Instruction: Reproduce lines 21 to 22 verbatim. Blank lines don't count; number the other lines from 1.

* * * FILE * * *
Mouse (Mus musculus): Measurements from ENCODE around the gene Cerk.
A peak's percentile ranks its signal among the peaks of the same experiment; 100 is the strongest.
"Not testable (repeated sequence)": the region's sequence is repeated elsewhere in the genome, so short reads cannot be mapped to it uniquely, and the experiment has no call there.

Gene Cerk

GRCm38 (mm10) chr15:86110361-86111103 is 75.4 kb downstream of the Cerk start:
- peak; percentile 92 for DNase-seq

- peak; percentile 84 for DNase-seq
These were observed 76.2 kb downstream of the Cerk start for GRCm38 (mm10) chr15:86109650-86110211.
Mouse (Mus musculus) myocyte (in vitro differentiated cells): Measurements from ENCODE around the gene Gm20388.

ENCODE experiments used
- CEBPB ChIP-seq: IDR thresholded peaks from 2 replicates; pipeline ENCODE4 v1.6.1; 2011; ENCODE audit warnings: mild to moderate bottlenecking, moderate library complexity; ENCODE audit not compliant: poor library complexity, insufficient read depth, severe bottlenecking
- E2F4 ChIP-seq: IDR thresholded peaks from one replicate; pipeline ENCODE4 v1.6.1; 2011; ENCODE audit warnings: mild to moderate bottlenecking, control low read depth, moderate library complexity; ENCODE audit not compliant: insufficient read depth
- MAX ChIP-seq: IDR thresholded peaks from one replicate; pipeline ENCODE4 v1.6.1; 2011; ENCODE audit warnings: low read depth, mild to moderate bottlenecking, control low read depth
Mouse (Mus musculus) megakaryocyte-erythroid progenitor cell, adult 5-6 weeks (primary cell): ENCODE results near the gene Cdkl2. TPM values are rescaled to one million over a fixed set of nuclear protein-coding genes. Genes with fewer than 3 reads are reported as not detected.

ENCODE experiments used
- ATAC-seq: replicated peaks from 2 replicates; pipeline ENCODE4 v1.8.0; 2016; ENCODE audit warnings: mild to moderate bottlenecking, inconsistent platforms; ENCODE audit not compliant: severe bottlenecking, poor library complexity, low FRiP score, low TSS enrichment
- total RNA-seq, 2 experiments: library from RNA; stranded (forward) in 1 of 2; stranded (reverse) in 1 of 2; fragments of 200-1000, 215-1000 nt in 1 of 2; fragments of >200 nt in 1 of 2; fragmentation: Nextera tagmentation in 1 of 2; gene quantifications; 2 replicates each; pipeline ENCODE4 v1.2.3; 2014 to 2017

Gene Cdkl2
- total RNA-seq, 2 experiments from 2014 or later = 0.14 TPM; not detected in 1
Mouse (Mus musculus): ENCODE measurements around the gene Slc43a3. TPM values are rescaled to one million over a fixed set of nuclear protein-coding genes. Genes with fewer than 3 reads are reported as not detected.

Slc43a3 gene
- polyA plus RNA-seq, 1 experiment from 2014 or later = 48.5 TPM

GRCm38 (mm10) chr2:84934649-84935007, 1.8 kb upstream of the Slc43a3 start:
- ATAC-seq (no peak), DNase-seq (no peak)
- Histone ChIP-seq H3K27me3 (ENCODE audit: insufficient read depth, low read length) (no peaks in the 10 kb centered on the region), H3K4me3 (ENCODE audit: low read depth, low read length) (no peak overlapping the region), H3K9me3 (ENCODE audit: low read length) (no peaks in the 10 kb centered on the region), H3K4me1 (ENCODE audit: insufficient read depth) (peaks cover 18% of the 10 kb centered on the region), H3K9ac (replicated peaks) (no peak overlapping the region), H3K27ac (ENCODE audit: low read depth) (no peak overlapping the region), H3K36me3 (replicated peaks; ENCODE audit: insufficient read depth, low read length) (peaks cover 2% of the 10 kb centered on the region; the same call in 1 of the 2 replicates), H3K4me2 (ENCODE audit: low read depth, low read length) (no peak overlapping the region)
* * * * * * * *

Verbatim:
Slc43a3 gene
- polyA plus RNA-seq, 1 experiment from 2014 or later = 48.5 TPM